When a great-grandson inherits two aging trunks and a stack of meticulously detailed journals penned by his great-grandfather, he sets out to fulfill his great-grandfather's last request: to tell the story of an incredible life replete with adventure, violence, and tragedy. The great-grandfather's name is Billy Battles. For much of his life Billy is a man missing and largely unknown to his descendants. His great-grandson is about to change that. As he works his way through the journals and other possessions in the trunks he uncovers the truth about his mysterious great-grandfather--a man whose deeds and misdeeds propelled him on an extraordinary and perilous journey from the untamed American West to the inscrutable Far East, Latin America and Europe.
Ronald E. Yates is a former award-winning foreign correspondent for the Chicago Tribune and Dean Emeritus of the College of Media at the University of Illinois where he was also a Professor of Journalism.
He is the author of Finding Billy Battles, the first in a trilogy of novels published Nov. 2013 and The Kikkoman Chronicles: A Global Company with A Japanese Soul, published by McGraw-Hill. His books also include Aboard The Tokyo Express: A Foreign Correspondent's Journey Through Japan, a collection of columns translated into Japanese, as well as three journalism textbooks: The Journalist's Handbook, International Reporting and Foreign Correspondents, and Business and Financial Reporting in a Global Economy.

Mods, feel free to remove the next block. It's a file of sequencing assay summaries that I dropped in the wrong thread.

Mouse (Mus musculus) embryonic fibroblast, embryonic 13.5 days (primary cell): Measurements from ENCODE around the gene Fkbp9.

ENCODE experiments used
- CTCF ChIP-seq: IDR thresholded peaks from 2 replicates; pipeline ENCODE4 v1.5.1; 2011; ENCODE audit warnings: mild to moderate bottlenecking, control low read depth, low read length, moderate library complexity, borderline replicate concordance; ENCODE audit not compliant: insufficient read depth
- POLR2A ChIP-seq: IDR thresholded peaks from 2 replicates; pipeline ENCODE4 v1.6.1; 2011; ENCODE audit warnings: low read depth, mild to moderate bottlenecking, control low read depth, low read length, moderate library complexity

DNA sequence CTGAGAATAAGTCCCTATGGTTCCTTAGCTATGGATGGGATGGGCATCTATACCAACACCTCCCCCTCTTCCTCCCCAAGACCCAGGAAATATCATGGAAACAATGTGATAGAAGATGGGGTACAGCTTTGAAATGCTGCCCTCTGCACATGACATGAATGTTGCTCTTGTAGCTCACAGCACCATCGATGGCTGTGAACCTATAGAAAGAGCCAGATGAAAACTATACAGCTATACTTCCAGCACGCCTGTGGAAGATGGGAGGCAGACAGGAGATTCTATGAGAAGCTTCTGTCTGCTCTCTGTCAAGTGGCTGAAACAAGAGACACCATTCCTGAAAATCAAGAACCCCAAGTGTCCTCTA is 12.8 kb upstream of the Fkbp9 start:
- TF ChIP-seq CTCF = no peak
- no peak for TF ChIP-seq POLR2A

Yates lived and worked as a foreign correspondent in Japan, Southeast Asia and Latin America where he covered several major stories including the fall of South Vietnam and Cambodia in 1975, the 1989 Tiananmen Square tragedy in Beijing, and revolutions in Nicaragua, El Salvador an Guatemala. He is a graduate of the William Allen White School of Journalism at the University of Kansas.
Book Review :
By Sara (Indiana, USA) - (Kindle Edition) From the moment I started reading Finding Billy Battles, I was drawn into the story. It was well written, and held my attention through the entire book. The author, Ronald Yates, created an amazing blend of historical fiction and historical fact while using famous historical figures of the American West.
The main character, Billy Battles was well-developed, and since it was written from his perspective, we got insight into his thought patterns and his motivations through the whole story. I also liked the concept that the book itself opens with Billy Battle's great-grandson actually meeting him, and then later on receiving the journals that Billy had written. For me, what really brought the story alive was the use of the vernacular at the time, and I loved the turns of phrases they used in the past. It added another layer of authenticity to the story.
Billy Battles wasn't the only character I liked. As mentioned, I loved how the author utilized historical figures to flesh out the narrative â€“ Wyatt Earp and his brothers, Doc Holliday and Bat Masterson to name a few. As I read this book, I found myself looking up the places mentioned, as it ranged from Dodge City, Kansas to Tombstone, Arizona. As far as other characters, one of my favorites was Signore DiFranco. He was in exile from his home country, but I found him to be as fascinating a character as Billy.
This particular book â€“ Finding Billy Battles- is just part one, and I really want to read the next book to find out how this story continues. A highly recommended rating of 5/5 stars for those who love historical fiction, and the Old West in particular.